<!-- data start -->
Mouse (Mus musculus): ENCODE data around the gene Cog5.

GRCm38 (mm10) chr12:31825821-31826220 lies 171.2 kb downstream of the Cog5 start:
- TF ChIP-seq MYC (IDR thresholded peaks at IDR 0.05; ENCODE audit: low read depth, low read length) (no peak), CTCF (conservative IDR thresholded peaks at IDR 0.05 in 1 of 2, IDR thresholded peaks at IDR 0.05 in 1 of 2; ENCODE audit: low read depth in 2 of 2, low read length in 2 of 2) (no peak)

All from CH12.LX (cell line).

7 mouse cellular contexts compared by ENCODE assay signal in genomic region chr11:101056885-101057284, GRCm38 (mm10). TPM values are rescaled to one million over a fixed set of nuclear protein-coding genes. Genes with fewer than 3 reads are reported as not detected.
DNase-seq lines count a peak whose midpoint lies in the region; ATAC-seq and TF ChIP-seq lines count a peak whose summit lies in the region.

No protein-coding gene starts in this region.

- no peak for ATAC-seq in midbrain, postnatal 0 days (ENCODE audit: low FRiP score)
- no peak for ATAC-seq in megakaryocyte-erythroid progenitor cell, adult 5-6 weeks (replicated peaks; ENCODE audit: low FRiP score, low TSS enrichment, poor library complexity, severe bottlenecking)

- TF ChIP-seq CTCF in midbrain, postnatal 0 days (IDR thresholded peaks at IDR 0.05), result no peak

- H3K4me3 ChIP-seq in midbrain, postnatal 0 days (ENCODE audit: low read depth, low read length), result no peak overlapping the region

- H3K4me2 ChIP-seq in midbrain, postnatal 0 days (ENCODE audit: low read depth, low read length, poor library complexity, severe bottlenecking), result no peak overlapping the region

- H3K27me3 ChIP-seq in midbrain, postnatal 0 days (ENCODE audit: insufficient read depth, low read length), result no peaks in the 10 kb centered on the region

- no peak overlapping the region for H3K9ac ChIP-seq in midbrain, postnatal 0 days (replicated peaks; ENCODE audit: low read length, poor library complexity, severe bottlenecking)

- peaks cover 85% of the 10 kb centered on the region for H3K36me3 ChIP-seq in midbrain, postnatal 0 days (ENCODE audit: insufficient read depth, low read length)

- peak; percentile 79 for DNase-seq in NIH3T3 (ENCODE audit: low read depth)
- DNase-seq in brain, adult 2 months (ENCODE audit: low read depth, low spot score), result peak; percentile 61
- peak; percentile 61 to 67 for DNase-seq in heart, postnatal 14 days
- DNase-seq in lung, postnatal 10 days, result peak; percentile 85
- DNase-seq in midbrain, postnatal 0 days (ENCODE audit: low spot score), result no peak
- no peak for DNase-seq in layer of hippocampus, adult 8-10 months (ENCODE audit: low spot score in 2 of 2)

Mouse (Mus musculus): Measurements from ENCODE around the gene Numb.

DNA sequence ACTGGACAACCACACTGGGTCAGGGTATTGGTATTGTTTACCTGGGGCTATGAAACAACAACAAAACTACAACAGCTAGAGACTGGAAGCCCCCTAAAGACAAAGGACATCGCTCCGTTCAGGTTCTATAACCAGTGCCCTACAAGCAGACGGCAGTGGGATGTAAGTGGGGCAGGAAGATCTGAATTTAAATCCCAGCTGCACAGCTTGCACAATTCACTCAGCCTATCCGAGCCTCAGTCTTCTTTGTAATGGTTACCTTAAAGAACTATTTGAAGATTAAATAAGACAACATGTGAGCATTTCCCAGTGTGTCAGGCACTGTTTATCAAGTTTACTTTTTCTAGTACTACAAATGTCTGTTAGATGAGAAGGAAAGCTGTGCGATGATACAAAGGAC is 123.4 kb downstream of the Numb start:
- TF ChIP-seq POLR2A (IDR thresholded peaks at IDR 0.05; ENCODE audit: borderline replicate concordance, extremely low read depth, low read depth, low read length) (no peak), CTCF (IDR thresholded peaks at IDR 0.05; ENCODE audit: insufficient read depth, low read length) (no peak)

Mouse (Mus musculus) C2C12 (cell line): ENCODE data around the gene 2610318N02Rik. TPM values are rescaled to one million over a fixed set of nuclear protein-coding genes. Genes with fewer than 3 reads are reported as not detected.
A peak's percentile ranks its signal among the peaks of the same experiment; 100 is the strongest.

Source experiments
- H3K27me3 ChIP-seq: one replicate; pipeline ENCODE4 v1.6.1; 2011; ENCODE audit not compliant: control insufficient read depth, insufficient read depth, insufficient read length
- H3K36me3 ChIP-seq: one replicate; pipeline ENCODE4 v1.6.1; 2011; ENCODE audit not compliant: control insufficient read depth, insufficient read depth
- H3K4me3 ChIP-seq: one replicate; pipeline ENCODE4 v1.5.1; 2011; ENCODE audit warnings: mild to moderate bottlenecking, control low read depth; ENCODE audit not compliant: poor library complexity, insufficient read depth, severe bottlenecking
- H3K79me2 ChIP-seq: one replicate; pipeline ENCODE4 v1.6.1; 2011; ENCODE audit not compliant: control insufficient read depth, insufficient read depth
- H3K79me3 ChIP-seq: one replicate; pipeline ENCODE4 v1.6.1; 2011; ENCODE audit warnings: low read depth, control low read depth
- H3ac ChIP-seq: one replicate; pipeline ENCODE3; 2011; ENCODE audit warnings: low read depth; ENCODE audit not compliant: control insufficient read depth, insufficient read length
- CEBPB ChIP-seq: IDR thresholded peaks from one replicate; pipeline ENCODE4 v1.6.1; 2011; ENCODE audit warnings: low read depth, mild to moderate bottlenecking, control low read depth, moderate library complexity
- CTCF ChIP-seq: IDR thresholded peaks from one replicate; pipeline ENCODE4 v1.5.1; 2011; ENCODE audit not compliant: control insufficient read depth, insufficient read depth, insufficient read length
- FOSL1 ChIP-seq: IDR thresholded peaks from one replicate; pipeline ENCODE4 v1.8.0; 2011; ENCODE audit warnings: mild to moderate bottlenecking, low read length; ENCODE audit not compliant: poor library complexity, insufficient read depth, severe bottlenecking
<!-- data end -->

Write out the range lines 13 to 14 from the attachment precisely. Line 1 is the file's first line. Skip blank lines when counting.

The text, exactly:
- H3K27me3 ChIP-seq in midbrain, postnatal 0 days (ENCODE audit: insufficient read depth, low read length), result no peaks in the 10 kb centered on the region

- no peak overlapping the region for H3K9ac ChIP-seq in midbrain, postnatal 0 days (replicated peaks; ENCODE audit: low read length, poor library complexity, severe bottlenecking)